“Dan, don’t be mad at me. You know how busy I am. If this were any other job, I wouldn’t have taken it, just to be closer to you. I’m sorry Dan, you know I am,” she said. I could sense her starting to get upset.
“Yeah, I know. You’re busy. Just call me when it’s convenient, okay,” I told her.
The phone clicked off. I set my phone on the table next to my bed. I thought about Olivia’s reaction and quickly turned off the light before I had time to think about it anymore.
The thought of that one phone conversation ended quickly when an unknown voice began talking to me.
“Hello? Sir? It’s getting late, you should probably be getting home, or at least relocating yourself,” I heard. I opened my eyes to a blinding flashlight being pointed towards my face.
“Oh, uh, hi, sorry. I guess I must have fallen asleep here,” I told the man with the flashlight.
“All the street lights are going to be turned off soon, so I’m not sure where you want to go. You probably shouldn’t stay here, though. It’s not the safest place in town,” he told me.
“It’s okay. I’m going to stay here for a while. It’s a long story, and I just need to be here,” I said, as I grabbed my pillow and blanket from behind me, lying down on the cold, hard ground.
“I really don’t think it’s safe, but whatever you want to do. Good luck, son,” the man, who I finally realized was a police officer, told me as he turned around to walk back down the street.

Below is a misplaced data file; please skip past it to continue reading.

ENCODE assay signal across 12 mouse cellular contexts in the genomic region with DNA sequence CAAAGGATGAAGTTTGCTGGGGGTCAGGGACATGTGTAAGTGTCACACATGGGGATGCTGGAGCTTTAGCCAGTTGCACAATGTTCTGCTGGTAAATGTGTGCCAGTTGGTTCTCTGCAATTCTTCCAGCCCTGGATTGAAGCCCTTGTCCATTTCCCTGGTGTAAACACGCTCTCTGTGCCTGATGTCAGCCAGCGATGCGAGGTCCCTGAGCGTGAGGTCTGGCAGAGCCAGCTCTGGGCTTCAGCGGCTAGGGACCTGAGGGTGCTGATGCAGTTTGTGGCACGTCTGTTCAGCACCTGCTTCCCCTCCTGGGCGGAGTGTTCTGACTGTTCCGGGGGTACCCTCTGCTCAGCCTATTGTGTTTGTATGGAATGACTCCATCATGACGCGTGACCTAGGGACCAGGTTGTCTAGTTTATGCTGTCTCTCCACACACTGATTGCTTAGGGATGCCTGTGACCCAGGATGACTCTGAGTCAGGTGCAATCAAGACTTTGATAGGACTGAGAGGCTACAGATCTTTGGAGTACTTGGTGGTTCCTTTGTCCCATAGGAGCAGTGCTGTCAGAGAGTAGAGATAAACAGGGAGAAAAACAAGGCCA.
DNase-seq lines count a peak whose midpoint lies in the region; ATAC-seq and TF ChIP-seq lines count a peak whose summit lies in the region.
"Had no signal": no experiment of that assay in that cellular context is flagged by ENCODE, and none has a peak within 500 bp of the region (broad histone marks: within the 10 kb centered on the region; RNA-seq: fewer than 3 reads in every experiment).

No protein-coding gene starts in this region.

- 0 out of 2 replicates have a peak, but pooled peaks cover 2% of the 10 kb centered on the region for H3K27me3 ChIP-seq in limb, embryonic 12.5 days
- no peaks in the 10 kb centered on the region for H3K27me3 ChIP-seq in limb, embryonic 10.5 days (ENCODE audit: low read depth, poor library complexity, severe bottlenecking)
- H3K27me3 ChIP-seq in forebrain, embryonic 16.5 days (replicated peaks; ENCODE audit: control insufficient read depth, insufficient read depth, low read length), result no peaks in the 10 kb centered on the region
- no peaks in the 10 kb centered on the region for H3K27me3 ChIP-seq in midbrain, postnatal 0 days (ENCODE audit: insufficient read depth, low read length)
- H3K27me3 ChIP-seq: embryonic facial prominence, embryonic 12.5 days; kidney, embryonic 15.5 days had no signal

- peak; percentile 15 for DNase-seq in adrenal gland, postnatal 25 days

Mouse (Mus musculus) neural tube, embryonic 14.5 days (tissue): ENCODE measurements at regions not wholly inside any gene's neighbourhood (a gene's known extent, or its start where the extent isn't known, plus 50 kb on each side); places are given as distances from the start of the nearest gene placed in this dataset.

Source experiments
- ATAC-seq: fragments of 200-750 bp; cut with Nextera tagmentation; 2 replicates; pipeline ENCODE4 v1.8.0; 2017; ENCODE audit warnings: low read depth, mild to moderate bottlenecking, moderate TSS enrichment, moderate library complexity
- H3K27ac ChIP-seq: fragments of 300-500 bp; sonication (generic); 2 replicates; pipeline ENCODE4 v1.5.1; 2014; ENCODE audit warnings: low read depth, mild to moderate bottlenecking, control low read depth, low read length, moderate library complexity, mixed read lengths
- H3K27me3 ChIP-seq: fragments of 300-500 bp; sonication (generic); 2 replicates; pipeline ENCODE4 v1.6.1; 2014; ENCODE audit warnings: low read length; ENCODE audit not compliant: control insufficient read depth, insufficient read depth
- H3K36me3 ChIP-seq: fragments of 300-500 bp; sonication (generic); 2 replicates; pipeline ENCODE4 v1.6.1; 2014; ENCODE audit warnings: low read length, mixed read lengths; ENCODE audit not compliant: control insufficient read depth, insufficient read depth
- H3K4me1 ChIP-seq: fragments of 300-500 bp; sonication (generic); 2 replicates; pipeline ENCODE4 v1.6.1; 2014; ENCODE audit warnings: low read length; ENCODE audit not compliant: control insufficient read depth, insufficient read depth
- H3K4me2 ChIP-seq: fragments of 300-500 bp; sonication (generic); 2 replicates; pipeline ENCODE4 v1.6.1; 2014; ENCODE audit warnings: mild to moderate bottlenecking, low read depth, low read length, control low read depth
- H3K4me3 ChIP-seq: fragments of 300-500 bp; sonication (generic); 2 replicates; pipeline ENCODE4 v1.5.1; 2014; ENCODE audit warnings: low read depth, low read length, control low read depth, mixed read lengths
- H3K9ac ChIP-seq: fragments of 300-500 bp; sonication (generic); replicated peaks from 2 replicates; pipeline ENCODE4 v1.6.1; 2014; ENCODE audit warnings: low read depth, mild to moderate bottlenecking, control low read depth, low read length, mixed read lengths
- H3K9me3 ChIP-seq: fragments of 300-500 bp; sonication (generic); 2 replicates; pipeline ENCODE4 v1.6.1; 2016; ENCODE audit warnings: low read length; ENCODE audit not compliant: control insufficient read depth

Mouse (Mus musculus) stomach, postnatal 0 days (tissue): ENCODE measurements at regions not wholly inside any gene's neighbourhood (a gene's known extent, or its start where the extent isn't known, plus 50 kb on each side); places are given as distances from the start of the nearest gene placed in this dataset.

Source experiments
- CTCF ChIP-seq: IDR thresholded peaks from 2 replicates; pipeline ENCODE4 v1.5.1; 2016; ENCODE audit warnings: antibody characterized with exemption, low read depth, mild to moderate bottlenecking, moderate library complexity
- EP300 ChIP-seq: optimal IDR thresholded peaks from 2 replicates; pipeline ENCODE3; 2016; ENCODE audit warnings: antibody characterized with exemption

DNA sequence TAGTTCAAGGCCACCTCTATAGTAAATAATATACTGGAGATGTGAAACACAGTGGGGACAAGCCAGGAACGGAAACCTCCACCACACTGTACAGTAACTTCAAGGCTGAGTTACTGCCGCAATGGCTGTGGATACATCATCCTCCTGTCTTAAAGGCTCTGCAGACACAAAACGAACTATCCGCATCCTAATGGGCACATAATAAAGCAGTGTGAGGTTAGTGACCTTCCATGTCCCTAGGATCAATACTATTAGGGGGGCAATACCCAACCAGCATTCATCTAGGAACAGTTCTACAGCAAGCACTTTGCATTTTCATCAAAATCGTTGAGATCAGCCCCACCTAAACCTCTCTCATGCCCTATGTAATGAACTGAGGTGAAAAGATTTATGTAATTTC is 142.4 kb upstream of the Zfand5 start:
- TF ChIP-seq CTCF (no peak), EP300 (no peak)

Whoa, I must have fallen asleep when I sat down and was thinking about Olivia. Chills ran through my spine. It’s been a long day. It didn’t take long for me to start thinking of her again.
For days, I waited for her to call me. It had been almost a week since I talked with her. I was eating dinner alone listening to our song, “Happiness” by The Fray, when my phone vibrated in my back pocket. The screen flashed with Olivia’s picture, and I took a deep breath before answering the phone.
“Hey, Dan. I’m sorry I haven’t called lately. I’ve been insanely busy,” Olivia explained.
“Yeah I know, it’s fine. How are you,” I asked her.
“I’m good. I haven’t stopped since I last talked to you. I’m exhausted. And I really miss you. I wish I was coming home soon,” she said, sounding completely worn out.
“I wish you were too,” I told her.
“Well can we talk about our conversation the other night? I got off the phone and cried for an hour before I went in to work. It wasn’t exactly the way I wanted to start my day,” she explained, sounding agitated.
“Yeah, we can talk,” I told her, even though I wanted to avoid the subject altogether.